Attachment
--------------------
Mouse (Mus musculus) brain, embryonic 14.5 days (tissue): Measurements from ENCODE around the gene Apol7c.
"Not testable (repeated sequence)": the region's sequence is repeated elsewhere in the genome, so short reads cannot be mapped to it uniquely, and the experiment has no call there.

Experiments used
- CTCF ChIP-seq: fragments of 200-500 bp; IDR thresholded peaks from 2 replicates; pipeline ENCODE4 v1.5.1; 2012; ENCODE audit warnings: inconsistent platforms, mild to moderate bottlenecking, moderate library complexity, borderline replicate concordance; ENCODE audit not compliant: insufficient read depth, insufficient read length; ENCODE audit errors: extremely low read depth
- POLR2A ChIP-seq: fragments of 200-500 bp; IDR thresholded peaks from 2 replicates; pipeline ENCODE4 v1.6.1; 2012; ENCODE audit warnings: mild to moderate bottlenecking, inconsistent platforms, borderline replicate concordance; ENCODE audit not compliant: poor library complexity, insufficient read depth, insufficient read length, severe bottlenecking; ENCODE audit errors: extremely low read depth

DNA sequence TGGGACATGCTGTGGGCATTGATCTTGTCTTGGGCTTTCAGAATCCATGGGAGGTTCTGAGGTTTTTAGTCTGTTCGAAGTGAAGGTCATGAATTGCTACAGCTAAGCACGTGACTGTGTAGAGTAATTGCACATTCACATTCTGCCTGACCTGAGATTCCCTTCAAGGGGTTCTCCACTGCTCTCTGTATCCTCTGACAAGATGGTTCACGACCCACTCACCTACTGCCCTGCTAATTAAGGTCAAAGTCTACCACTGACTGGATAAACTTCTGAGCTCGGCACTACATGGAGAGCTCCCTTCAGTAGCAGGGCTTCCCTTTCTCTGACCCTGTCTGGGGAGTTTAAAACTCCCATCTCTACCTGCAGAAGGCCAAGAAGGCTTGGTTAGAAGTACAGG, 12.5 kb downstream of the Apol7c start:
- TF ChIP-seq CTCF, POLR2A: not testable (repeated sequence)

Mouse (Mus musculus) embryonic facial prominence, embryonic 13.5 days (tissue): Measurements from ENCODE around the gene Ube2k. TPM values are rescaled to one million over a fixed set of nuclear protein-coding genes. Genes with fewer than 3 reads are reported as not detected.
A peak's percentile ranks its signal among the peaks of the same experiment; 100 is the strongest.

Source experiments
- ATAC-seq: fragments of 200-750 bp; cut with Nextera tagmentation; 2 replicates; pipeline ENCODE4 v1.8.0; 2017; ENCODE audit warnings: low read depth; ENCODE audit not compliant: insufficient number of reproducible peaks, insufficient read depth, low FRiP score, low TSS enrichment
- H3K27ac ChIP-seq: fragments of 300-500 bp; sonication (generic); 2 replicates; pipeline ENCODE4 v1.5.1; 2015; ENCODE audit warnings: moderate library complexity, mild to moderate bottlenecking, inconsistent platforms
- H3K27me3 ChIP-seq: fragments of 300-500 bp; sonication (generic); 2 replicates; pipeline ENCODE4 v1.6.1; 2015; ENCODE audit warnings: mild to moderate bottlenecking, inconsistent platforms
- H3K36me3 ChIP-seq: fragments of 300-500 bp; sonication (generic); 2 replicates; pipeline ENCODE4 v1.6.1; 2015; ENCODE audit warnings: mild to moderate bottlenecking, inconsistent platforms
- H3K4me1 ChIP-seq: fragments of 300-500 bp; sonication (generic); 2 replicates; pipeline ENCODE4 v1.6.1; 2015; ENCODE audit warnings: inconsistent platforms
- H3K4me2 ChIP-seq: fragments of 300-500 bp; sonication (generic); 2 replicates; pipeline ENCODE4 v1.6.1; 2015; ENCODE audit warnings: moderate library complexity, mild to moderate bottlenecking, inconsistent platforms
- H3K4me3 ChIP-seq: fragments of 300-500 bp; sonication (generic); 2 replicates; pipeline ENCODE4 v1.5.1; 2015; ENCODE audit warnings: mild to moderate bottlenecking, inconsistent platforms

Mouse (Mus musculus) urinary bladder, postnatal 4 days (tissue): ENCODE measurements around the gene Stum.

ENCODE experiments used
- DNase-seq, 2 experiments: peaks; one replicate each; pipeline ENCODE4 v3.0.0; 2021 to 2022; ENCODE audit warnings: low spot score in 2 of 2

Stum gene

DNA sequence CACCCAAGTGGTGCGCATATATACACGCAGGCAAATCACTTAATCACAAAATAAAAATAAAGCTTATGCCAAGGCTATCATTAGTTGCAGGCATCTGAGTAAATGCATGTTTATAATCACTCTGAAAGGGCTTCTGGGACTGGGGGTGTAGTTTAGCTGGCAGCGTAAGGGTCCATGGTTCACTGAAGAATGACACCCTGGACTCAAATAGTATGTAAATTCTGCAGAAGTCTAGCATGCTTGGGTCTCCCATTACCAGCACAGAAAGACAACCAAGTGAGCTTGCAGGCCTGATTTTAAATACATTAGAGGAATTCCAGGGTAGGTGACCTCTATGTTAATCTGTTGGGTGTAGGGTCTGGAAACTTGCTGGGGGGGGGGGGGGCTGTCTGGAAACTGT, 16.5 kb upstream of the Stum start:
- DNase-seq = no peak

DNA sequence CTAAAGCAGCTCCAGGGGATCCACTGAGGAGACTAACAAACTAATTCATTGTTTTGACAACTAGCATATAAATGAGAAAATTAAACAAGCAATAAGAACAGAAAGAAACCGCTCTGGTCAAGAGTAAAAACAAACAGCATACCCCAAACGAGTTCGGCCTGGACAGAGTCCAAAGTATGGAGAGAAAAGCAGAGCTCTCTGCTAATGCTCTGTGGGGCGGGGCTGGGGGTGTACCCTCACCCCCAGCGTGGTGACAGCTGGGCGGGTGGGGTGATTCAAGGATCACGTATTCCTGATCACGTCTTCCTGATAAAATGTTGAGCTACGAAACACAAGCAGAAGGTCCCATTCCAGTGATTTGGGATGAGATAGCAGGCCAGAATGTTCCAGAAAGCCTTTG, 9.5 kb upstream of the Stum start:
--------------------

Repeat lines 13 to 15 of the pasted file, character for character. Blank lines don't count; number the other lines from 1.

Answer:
- H3K27me3 ChIP-seq: fragments of 300-500 bp; sonication (generic); 2 replicates; pipeline ENCODE4 v1.6.1; 2015; ENCODE audit warnings: mild to moderate bottlenecking, inconsistent platforms
- H3K36me3 ChIP-seq: fragments of 300-500 bp; sonication (generic); 2 replicates; pipeline ENCODE4 v1.6.1; 2015; ENCODE audit warnings: mild to moderate bottlenecking, inconsistent platforms
- H3K4me1 ChIP-seq: fragments of 300-500 bp; sonication (generic); 2 replicates; pipeline ENCODE4 v1.6.1; 2015; ENCODE audit warnings: inconsistent platforms